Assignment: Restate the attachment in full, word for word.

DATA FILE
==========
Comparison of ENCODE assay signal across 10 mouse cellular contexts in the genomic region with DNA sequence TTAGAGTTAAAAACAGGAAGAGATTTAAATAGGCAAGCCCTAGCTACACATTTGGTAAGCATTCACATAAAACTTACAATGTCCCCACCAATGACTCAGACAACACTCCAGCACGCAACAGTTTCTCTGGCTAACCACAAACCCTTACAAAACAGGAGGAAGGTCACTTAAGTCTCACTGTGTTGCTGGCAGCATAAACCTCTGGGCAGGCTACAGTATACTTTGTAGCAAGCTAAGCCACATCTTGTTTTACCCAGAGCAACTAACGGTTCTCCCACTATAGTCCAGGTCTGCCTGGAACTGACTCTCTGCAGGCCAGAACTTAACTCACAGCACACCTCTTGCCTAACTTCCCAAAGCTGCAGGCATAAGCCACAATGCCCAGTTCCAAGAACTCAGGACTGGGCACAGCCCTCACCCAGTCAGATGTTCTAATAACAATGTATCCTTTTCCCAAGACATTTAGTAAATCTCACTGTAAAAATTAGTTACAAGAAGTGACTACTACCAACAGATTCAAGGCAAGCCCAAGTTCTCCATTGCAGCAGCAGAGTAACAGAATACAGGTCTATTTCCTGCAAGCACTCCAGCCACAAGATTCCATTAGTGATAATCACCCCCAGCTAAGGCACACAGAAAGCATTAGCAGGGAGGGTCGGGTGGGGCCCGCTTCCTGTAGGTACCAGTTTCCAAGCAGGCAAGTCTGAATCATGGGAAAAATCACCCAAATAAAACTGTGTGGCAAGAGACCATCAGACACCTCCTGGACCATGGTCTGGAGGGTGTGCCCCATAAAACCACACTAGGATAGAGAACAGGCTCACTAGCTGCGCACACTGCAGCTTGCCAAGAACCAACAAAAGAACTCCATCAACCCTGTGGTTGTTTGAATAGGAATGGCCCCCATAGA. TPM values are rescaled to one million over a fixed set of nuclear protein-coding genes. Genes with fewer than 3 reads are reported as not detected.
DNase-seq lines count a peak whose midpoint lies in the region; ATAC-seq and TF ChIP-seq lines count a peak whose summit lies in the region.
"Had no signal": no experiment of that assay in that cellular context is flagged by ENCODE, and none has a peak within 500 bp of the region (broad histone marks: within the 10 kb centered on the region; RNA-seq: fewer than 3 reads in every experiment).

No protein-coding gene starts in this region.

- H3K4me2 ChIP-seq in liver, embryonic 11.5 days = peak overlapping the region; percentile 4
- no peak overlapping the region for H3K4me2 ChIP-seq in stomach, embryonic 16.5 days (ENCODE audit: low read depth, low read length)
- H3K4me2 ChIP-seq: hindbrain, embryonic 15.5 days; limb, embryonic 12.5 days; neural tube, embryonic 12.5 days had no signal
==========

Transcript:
Comparison of ENCODE assay signal across 10 mouse cellular contexts in the genomic region with DNA sequence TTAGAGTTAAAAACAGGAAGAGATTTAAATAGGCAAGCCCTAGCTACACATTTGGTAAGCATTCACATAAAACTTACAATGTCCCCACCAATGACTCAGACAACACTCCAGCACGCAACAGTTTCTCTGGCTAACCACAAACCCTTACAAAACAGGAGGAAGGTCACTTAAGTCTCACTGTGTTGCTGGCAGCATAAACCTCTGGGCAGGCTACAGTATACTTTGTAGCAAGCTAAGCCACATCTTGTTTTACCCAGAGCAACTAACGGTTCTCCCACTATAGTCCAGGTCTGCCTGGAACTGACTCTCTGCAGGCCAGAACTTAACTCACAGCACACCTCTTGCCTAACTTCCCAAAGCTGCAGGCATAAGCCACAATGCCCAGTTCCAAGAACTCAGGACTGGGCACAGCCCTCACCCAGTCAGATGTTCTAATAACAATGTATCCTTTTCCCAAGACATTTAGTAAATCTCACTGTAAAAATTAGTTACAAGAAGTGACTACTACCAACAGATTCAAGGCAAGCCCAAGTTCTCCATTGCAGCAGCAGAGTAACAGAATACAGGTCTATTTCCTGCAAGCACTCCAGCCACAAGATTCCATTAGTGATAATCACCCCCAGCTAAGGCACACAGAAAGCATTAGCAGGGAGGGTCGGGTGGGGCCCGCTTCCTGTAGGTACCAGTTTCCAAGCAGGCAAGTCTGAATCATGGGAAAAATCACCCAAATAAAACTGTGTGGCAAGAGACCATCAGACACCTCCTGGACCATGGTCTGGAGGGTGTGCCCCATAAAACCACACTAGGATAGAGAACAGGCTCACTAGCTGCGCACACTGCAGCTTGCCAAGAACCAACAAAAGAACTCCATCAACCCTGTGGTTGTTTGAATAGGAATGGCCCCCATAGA. TPM values are rescaled to one million over a fixed set of nuclear protein-coding genes. Genes with fewer than 3 reads are reported as not detected.
DNase-seq lines count a peak whose midpoint lies in the region; ATAC-seq and TF ChIP-seq lines count a peak whose summit lies in the region.
"Had no signal": no experiment of that assay in that cellular context is flagged by ENCODE, and none has a peak within 500 bp of the region (broad histone marks: within the 10 kb centered on the region; RNA-seq: fewer than 3 reads in every experiment).

No protein-coding gene starts in this region.

- H3K4me2 ChIP-seq in liver, embryonic 11.5 days = peak overlapping the region; percentile 4
- no peak overlapping the region for H3K4me2 ChIP-seq in stomach, embryonic 16.5 days (ENCODE audit: low read depth, low read length)
- H3K4me2 ChIP-seq: hindbrain, embryonic 15.5 days; limb, embryonic 12.5 days; neural tube, embryonic 12.5 days had no signal